Go farther, faster with these ultralight essentials

The mantra of “fast and light” was for years an utterance associated with a subset of the outdoors fringe. A toothbrush cut in half, ostensibly to save a few grams of weight, was a symbol of the movement, which traded comforts such as thick sleeping pads and heavy camp stoves for minimalist gear that could dramatically decrease your pack’s load.

For a weekend trip, a backpack fully loaded with ultralight gear might weigh 20 pounds or less. A longer trip will increase pack weight to an extent, though usually because of extra food and fuel, not from lots of additional equipment.

Today, the “fast and light” fringe has morphed with the mainstream. Camping and backpacking products from most major companies now stress light weight. Stoves and sleeping bags can measure scant ounces on a scale. Two-person tents today weigh in at around two pounds—poles included—and pack down to bread-loaf size.

The result of all the lightweight gear is increased comfort and speed on the trail. Sure, you may sacrifice some in-camp amenities—leave your pillow and cot at home!—but most ultralighters will tell you the tradeoff is worth it.

You can go farther in a day when your pack is light. If you crave speed in the woods, the ultralight equipment here is a good place to start.

Stephen Regenold is founder and editor of gearjunkie.com. Find him on Twitter @TheGearJunkie.

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5 thoughts on “Go farther, faster with these ultralight essentials

  1. the major thing that will be lighter will be your wallet

    After first reading article in scouting and looking at stephines web sit. Scouting magine needs to be up front when taking articles were there is a direct finical interest in what is being recommended by the author.


  2. you have to look at the items listed in the artical yes they are expensive and less weight. best thing you can do for a hike and camping is take what you really need and leave what you dont. if youg only going to be gone for a few hours theres no need for a tent. you also pay for the best. Some stuff you pay 50$ for may last one one two outtings while the 150$ item will out last the other 10 times over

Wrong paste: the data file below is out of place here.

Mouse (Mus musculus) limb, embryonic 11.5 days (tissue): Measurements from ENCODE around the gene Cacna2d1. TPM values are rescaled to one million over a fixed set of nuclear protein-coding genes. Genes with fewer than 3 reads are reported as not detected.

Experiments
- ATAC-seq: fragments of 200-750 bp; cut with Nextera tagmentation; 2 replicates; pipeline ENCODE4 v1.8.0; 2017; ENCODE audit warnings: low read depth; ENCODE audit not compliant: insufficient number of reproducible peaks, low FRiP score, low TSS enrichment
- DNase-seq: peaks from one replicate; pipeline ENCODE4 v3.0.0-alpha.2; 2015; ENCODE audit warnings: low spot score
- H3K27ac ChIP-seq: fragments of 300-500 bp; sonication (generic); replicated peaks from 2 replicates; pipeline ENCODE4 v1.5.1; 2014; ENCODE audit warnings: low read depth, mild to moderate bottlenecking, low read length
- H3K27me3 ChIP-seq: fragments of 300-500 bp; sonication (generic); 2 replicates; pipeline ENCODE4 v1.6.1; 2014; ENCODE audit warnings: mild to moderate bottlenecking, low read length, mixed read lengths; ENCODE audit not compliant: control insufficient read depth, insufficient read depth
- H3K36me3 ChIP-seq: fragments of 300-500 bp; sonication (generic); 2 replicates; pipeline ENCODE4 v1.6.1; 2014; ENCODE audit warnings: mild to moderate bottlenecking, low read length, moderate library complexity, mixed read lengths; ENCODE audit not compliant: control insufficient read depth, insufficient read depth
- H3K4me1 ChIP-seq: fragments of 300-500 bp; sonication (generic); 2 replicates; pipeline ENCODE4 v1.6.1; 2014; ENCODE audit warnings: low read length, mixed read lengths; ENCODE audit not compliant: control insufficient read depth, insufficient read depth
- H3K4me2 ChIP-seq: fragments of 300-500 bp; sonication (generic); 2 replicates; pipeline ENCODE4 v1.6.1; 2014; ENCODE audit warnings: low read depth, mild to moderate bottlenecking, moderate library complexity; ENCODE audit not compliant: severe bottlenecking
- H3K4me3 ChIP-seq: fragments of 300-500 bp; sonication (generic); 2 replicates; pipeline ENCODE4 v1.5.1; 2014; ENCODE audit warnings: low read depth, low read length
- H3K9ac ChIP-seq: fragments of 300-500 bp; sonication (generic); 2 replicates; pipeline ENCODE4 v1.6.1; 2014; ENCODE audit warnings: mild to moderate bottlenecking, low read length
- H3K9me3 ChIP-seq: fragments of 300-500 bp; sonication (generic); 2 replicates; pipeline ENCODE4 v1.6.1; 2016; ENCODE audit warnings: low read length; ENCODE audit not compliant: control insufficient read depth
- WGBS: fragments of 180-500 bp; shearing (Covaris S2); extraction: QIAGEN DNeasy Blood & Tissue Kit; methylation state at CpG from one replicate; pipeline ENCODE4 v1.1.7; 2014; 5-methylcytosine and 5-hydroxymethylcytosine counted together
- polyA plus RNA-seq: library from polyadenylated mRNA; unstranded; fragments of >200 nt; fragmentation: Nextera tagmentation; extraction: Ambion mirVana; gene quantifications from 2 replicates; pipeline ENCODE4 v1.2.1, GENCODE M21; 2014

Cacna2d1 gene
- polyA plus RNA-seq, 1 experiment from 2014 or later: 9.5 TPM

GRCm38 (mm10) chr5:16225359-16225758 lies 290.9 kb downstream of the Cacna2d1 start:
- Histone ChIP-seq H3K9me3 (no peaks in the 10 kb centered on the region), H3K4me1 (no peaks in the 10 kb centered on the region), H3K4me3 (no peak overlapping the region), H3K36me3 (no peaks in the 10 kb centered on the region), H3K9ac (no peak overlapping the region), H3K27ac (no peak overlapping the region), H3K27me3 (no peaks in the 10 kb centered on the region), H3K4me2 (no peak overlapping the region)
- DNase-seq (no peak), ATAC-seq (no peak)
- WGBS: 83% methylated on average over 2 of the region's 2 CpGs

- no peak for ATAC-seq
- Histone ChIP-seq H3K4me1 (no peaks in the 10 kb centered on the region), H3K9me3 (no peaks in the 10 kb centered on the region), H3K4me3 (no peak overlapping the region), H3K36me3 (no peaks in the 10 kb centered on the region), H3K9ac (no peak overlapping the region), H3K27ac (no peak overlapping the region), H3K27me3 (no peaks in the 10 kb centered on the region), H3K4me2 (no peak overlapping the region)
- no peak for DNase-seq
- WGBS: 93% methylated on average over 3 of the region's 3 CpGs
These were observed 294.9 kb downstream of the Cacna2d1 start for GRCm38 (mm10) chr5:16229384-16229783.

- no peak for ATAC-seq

3. What is listed is spendy, that doesnt take away from the idea. You can go pretty light for cheap if you are not a fashon statement.

    A bookbag or ALICE pack (surplus) w/o frame will work for day trips or a weekend. Add the frame and ALICE gets a bit heavier, but carries better.
    Knife, a 10.00 Gerber lockback is small, light and enough for any job.
    Tarp tent, sheet plastic works fine, as do 5.00 tarps. There is more of a problem getting boys to use SMALL tarps than finding a cheap one.
    Pad, less than 20 bucks for the green/yellow foan ones.
    Good BROKEN IN work boots are fine. Cheap boots are cheap boots, but there isnt a need for special boots.
    Pasta sides, butter buds, and dry milk make a good meal. Add bagged chicken or even canned shrimp to a Alfredo. (old guy don’t go hungry in woods)
    Sleeping bag, surplus black insert for system can be found for a few bucks and that will hold down to 35-40F.
    Esbit stove, pot from a cheap messkit, change of drawers, packed in a garbage bag inside the pack and you are good to go for a weekend.

  4. Many parents are slow to respond on the quest for hiking gear, especially for growing kids who need gear selection changes as they develop. Some parents would rather scavenge what they already have because kids lose interest in hiking and backpacking unless their peers want to do this sort of activity. Scouting memberships and uniforms and events are a significant drain upon family money supplies. It may be well to have a kid rent an outfit from REI and to go on a trip or two to assess his level of commitment to the sport. Expensive gear, purchased for a special Patrol outing, may end up in the back of a closet for the next ten years. Finding parents and adult leaders who will go on the hikes, are physically able, have free time to do the event, or who can accommodate other kids and wife in the family…this is always challenging. Lots of choices compete for the free time of kids and families, hence the challenge to Scout leaders and facilitators.

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